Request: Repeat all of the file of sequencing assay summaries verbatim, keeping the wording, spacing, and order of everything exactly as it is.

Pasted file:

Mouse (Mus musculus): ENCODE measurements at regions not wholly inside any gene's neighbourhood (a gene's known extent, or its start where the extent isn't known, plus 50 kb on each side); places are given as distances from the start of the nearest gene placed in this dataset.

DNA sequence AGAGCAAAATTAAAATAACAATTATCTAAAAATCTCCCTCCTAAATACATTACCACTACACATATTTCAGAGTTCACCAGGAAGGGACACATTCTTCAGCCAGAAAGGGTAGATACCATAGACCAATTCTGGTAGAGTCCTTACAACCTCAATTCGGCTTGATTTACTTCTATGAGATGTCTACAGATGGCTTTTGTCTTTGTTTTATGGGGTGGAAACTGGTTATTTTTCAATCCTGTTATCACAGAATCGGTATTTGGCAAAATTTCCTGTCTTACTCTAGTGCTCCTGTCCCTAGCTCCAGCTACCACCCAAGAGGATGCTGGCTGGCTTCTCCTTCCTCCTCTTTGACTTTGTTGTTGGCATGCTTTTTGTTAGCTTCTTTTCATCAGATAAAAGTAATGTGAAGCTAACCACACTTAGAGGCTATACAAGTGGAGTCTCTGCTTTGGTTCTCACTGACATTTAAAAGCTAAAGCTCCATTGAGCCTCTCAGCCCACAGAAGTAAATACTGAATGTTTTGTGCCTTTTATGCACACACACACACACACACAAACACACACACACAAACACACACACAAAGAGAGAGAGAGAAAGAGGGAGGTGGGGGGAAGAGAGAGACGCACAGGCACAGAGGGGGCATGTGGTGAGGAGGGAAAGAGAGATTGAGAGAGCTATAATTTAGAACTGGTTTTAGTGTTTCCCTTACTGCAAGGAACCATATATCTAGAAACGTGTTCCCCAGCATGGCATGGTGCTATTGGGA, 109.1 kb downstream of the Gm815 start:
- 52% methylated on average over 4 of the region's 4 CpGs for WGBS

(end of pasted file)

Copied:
Mouse (Mus musculus): ENCODE measurements at regions not wholly inside any gene's neighbourhood (a gene's known extent, or its start where the extent isn't known, plus 50 kb on each side); places are given as distances from the start of the nearest gene placed in this dataset.

DNA sequence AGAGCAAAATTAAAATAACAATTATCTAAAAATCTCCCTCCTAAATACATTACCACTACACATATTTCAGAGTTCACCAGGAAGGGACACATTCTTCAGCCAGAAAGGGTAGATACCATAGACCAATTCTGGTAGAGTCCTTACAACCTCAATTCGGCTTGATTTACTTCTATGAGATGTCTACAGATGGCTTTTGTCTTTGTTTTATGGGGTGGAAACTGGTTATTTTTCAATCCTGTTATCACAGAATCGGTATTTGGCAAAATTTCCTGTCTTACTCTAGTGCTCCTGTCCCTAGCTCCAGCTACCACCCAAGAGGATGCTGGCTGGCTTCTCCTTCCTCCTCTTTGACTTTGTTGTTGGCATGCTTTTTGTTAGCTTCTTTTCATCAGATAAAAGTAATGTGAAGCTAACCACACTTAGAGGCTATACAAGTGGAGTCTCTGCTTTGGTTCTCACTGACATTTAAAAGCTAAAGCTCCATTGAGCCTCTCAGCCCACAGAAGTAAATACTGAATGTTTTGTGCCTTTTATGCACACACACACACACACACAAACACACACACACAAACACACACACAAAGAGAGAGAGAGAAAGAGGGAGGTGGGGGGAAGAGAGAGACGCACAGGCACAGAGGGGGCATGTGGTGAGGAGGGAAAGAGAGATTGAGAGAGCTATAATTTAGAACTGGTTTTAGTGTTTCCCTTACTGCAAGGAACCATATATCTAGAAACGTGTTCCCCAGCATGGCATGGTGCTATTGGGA, 109.1 kb downstream of the Gm815 start:
- 52% methylated on average over 4 of the region's 4 CpGs for WGBS